The Beginning - 1928-1939
Photo: W.W. Knight (courtesy of The Blade)
August 1, 1928 - Lucas County Probate Court Judge O'Brien O'Donnell signs a decree approving Toledo City Council's application to create a Metropolitan Park District within Lucas County.
July 6, 1929 - Toledo Metropolitan Park Board meets for the first time. Board members are: W.W. Knight, president; W.W. Farnsworth and Walter F. Brown.
January 1930 - The park board receives its first appropriation from the Lucas County Commissioners -- $20,000.
March 6, 1930 - Gabriel C. Harman is hired as secretary-engineer at a salary of $4,000 per year.
August 7, 1930 - The board leases land along the former Maumee side cut from the Ohio Department of Public Works for $100 per year for two years. The parkland, including all land from Lock 1 to Lock 6, becomes Side Cut Park.
November 4, 1930 - The Metropolitan Park District's first levy request goes before voters. The 0.1-mill, 10-year levy, which would fund new parkland on the Maumee and Ottawa rivers, Ten Mile Creek, Lake Erie and other forest lands, is defeated.
August 1932 - W.W. Farnsworth resigns from the board to become executive secretary at a salary of $250 per month. W.M. Booker is appointed to fill the board vacancy.
February 16, 1934 - The board approves a resolution to acquire the 280-acre Banklands property in Oregon Townships from the Starrland Co. and 40 adjacent acres owned by the Blodgett family. At a recognition dinner the following June, the Banklands Park committee surprises Toledo Blade reporter George W. Pearson by announcing that the park will be named in his honor. On August 30, 1934 dedication ceremonies are held for the new Pearson Park featuring a pageant about the city's history. Wooden nickels are distributed, and more than 3,000 people attend.
April 1935 - Three park employees are appointed as the first park police officers: J. Max Shepherst, Louis Sweitzer and H.J. Delventhal.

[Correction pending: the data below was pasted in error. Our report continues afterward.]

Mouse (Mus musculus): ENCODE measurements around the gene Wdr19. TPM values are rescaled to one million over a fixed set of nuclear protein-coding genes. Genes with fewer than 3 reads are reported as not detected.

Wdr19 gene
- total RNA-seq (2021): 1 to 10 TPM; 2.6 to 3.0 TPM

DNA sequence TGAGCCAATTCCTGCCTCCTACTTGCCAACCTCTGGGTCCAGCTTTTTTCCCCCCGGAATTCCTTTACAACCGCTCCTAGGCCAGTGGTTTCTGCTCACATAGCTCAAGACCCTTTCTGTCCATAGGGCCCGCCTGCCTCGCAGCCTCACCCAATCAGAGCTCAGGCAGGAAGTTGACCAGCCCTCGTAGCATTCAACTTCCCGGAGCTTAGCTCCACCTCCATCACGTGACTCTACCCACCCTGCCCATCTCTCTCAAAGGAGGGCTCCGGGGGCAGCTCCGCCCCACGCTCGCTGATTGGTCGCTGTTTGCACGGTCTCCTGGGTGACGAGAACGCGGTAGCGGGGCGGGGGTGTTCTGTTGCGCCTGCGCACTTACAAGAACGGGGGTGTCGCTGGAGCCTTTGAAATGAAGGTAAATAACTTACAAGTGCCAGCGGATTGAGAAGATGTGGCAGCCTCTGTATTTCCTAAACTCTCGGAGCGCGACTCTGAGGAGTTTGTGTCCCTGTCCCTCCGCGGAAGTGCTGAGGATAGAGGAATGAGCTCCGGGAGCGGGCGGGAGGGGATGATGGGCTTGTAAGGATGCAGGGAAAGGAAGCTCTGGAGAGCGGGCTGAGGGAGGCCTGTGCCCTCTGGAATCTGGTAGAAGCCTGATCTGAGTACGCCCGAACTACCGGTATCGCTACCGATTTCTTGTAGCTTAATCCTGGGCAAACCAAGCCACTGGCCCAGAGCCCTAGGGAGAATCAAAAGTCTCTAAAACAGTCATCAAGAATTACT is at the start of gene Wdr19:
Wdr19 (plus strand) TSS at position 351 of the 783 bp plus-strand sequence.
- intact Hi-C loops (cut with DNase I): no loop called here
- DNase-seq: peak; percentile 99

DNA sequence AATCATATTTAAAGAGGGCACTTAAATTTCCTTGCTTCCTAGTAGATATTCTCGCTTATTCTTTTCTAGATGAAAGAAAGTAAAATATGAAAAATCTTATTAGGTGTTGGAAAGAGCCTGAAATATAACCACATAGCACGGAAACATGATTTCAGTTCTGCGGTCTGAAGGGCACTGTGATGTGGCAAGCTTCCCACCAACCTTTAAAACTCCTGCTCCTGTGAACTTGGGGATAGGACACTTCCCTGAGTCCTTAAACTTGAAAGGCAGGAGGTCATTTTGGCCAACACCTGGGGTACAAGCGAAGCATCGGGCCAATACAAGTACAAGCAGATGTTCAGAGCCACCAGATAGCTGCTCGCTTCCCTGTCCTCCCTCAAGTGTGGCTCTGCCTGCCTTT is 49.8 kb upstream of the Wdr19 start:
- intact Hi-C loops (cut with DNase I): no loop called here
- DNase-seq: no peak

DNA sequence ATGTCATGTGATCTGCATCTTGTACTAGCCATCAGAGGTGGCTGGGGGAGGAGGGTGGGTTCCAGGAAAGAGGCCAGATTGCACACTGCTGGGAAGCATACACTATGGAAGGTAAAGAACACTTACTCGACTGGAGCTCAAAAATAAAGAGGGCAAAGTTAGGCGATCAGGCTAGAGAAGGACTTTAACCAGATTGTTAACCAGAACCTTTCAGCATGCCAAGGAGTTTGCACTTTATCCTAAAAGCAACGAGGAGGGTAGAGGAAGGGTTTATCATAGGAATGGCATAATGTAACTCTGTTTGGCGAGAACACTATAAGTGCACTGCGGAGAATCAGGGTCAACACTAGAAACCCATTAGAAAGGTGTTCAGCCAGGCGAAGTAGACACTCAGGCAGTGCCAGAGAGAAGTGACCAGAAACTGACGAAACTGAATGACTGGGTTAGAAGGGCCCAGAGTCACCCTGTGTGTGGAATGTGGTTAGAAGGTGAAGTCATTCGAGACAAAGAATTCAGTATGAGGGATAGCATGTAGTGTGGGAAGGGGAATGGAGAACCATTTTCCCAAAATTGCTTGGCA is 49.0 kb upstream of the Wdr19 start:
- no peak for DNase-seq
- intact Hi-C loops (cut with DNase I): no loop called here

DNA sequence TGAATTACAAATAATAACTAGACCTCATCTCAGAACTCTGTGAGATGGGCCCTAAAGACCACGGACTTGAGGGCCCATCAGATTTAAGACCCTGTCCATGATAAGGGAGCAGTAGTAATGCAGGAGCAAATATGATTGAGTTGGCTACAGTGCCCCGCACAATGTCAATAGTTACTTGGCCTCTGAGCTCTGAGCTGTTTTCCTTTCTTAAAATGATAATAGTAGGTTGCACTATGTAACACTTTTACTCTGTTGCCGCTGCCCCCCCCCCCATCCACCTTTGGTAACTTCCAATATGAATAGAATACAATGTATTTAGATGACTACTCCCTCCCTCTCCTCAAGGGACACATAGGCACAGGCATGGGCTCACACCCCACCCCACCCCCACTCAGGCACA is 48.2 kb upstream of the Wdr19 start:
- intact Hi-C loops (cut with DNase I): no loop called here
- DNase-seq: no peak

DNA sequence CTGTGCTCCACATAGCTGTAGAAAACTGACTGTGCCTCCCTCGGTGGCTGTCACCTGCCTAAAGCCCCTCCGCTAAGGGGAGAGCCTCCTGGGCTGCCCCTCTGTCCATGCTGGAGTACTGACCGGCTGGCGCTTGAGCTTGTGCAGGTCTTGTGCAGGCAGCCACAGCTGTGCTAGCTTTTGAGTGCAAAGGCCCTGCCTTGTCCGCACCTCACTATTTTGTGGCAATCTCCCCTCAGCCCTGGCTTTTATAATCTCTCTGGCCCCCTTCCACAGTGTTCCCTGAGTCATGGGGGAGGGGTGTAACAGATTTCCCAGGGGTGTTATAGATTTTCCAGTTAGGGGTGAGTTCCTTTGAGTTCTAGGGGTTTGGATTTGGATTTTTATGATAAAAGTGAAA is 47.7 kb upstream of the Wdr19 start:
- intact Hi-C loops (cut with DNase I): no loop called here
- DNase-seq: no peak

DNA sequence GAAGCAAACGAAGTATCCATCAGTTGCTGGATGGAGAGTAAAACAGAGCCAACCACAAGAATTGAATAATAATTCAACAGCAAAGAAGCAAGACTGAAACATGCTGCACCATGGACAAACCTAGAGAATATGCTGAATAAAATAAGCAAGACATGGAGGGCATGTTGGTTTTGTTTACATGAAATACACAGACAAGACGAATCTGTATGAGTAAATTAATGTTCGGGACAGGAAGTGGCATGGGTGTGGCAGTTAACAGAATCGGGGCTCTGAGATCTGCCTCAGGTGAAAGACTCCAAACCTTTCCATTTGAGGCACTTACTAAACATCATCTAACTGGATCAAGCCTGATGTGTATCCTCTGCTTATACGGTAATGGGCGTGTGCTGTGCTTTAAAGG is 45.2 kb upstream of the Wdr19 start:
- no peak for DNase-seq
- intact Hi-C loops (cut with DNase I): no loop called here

1935 - Bend View, upriver from Indianola Island, becomes the sixth Metropark with about 1,000 feet of river frontage. The Works Progress Administration will develop the park.
September 1935 - Work is under way on $200,000 worth of projects by the Works Progress Administration at Bend View, Providence, Pearson, Waterville, Side Cut and Swanton parks. That fall, about 700 men with the WPA are working in the parks, including 400 at Pearson. By December, about 800 men are at work at Pearson alone.
May 1936 - Oak Openings Park is under development with 5,000 transplanted evergreens and two man-made lakes to "make the spot attractive to outdoor nature lovers," according to board minutes.
May 1936 - A beach at Farnsworth opens on Memorial Day with a fleet of new steel rowboats and lifeguards provided by the American Red Cross.
September 1937 - W.W. Knight asks director-secretary W.W. Farnsworth to leave the room during a board meeting. While he is out, Knight and fellow board member William Booker decide to rename Waterville Park in Farnsworth's honor.
August 1938 - With the recent acquisition of 272 acres and the WPA ready to proceed with a $375,000 project, plans are unveiled for development of Oak Openings Park. Plans include a six-acre lake, wildflower garden, bird sanctuary and picnic grounds. A group of prominent Toledoans has agreed to purchase 365 additional acres to add to the park.
August 1938 - More than 1,400 WPA men are currently employed in the Metroparks.
1938 - A roller skating rink and tennis court officially open at Pearson. The 220-foot-long, 120-foot-wide oval rink is the largest outdoor skating rink in Ohio.
January 1939 - Watson Wales Farnsworth dies at age 83 in his Waterville home. An obituary notes that he had been at work at his desk in the courthouse just a week earlier. J. Max Shepherst, landscape architect for the park district, is named secretary-director.